Bringing science and development together through news and analysis

  • 'Silent' Chagas disease killing newborns

Shares
[BUENOS AIRES] For every newborn detected with Chagas disease in Argentina, another six to twelve cases are not even diagnosed, with potentially fatal consequences, according to researchers there.

Chagas disease — caused by the parasite Trypanosoma cruzi — affects around 17 million people worldwide. Transmission of the disease is generally associated with a blood-sucking insect known as the ‘assassin bug’, which lives in cracks and crevices of poor-quality houses, particularly in rural areas.

But while the number of vector-transmitted infections is now under control in Argentina — for example through insecticide spraying, housing improvement and education — 'vertical' (i.e. mother-to-child) transmission is becoming an even greater threat, according to a study published last month in the journal Emerging Infectious Diseases.

"The congenital transmission of [Chagas] appears to be a sizeable public health problem in Argentina, where it has already surpassed the number of vector-mediated acute cases by a factor of ten," say the study's authors.

Cases of newborns with Chagas disease can remain undetected because the infection has a period in which no symptoms are present.

“A lot of pregnant women cannot access prenatal diagnosis because they live in rural areas, or the maternity hospitals do not have the facilities to diagnose Chagas disease,” explains lead author Ricardo Gürtler, a researcher at the University of Buenos Aires.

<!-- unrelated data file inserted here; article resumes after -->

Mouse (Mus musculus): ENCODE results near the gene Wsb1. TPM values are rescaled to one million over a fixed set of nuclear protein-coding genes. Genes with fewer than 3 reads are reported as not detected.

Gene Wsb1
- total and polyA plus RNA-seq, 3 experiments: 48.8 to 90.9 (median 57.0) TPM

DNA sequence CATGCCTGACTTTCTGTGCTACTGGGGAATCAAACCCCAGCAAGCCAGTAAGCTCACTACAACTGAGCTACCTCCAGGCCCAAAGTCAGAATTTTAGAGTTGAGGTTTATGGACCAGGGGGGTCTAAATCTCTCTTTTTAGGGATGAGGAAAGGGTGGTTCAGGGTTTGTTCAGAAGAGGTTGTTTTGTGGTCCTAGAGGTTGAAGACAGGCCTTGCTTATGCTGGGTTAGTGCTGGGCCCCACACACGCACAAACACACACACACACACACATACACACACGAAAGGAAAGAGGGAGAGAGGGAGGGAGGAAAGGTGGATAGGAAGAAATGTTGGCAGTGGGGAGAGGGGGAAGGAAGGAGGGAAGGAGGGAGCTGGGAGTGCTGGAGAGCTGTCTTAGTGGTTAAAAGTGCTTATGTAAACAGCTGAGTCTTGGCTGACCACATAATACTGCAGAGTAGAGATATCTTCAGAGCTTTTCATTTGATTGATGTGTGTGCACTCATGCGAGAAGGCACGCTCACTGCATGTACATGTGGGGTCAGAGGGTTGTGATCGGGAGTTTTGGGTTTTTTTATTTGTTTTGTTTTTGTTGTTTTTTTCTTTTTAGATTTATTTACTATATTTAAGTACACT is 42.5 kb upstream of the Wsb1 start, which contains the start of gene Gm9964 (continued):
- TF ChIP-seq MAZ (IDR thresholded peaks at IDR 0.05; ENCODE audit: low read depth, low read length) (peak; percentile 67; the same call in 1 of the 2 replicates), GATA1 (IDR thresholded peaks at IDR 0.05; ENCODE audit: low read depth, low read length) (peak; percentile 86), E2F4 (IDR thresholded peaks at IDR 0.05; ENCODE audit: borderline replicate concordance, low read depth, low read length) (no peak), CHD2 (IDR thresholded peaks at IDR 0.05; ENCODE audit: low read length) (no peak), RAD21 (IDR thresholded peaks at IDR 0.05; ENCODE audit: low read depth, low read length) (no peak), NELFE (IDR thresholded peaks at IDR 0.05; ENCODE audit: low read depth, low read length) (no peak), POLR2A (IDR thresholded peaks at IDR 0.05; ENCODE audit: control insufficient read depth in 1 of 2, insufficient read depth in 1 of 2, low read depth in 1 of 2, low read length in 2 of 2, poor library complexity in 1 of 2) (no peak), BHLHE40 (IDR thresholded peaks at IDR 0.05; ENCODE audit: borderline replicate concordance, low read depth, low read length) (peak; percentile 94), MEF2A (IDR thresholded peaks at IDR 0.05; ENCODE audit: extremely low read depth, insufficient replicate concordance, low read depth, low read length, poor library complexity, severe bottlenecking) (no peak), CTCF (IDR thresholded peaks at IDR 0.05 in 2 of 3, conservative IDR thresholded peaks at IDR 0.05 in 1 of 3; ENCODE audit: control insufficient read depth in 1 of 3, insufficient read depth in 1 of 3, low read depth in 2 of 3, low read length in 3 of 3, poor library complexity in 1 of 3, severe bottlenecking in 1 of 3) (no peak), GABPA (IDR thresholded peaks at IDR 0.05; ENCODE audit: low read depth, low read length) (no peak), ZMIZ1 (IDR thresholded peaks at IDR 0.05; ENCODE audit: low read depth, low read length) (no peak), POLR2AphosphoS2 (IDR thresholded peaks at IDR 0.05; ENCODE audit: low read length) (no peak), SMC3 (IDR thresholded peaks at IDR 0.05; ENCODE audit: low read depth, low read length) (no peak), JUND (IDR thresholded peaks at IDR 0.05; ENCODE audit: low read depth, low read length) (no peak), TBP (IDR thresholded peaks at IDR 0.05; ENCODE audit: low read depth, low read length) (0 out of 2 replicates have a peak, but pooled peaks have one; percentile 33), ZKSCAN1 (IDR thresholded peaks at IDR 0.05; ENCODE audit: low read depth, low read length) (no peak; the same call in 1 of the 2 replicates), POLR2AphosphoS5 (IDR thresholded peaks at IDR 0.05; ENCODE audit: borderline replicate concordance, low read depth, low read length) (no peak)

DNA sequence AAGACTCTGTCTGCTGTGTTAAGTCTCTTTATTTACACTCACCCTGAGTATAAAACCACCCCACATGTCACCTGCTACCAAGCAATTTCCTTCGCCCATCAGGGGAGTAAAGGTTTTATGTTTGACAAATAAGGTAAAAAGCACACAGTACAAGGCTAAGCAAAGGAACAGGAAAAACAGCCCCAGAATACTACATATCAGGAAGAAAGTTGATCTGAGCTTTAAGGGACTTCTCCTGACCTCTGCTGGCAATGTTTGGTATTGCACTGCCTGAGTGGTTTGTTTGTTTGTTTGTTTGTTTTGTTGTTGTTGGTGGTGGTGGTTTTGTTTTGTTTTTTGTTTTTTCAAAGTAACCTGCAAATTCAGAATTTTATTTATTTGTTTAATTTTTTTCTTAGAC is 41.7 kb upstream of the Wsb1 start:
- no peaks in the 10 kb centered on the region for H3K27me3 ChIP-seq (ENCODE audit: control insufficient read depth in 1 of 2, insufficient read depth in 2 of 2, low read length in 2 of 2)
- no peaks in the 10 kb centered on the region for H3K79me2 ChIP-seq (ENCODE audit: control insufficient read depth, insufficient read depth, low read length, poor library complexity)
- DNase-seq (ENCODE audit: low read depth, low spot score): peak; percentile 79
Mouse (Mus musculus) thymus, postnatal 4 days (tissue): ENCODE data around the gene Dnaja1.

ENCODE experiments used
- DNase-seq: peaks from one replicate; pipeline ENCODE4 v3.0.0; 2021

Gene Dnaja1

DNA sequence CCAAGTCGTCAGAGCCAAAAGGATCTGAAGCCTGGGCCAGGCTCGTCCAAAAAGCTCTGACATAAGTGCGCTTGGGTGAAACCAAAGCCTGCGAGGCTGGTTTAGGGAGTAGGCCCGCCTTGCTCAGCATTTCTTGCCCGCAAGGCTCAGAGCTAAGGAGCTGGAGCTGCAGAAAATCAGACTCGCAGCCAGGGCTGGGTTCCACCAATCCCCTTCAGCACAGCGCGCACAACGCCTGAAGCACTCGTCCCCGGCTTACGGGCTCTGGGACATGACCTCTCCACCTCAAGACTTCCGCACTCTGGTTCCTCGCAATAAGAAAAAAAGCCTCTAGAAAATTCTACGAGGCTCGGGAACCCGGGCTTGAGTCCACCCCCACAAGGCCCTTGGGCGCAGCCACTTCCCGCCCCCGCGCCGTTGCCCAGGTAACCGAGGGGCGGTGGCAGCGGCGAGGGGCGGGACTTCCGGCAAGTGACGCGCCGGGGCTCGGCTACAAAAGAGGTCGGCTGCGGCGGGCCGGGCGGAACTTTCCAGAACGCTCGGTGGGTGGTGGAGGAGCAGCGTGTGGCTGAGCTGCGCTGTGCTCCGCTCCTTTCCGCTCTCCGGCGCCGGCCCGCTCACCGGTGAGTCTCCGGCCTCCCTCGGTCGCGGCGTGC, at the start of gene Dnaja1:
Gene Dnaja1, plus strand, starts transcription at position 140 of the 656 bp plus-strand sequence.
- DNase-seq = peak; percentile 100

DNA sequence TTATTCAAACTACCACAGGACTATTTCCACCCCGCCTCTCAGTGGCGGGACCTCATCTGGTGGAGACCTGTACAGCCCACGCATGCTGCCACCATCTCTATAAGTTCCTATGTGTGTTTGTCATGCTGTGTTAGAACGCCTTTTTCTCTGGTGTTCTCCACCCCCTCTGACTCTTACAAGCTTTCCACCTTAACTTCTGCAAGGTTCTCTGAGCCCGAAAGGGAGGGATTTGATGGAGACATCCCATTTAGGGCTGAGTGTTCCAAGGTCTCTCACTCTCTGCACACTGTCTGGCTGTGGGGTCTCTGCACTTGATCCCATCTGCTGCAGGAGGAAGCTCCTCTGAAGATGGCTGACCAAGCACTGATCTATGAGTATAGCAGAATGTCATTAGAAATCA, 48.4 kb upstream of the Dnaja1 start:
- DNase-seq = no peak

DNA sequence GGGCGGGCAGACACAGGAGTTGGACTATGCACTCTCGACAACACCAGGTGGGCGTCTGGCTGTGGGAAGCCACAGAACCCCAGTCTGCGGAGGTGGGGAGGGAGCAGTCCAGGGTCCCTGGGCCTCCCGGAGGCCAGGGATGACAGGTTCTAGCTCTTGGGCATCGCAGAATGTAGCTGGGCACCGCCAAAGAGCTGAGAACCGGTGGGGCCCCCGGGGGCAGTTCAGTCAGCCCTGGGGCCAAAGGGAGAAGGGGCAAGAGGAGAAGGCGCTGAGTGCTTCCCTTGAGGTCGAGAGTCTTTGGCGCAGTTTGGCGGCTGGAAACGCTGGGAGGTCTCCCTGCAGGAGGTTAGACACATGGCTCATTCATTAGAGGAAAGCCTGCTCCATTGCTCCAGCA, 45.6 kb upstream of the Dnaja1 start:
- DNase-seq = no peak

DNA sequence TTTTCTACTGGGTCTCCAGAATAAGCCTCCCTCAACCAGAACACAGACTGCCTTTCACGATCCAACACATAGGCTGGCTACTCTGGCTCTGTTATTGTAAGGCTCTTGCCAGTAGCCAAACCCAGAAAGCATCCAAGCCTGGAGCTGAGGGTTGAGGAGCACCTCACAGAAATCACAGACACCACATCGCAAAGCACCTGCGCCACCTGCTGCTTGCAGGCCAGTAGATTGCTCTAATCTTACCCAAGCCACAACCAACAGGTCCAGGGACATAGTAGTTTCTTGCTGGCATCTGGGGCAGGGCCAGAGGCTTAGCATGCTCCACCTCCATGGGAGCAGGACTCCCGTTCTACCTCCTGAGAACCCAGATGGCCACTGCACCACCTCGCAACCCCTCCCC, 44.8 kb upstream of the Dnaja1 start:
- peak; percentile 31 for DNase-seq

And although vertical transmission is not preventable, early detection and treatment of congenital infection can achieve cure rates close to 100 per cent.

The authors call for improved diagnosis of pregnant women, treatment of infected newborns, and greater awareness of the problem among medical practitioners.

Related external links:

Congenital Transmission of Trypanosoma cruzi Infection in Argentina
World Health Organisation: Chagas disease
Republish
We encourage you to republish this article online and in print, it’s free under our creative commons attribution license, but please follow some simple guidelines:
  1. You have to credit our authors.
  2. You have to credit SciDev.Net — where possible include our logo with a link back to the original article.
  3. You can simply run the first few lines of the article and then add: “Read the full article on SciDev.Net” containing a link back to the original article.
  4. If you want to also take images published in this story you will need to confirm with the original source if you're licensed to use them.
  5. The easiest way to get the article on your site is to embed the code below.
For more information view our media page and republishing guidelines.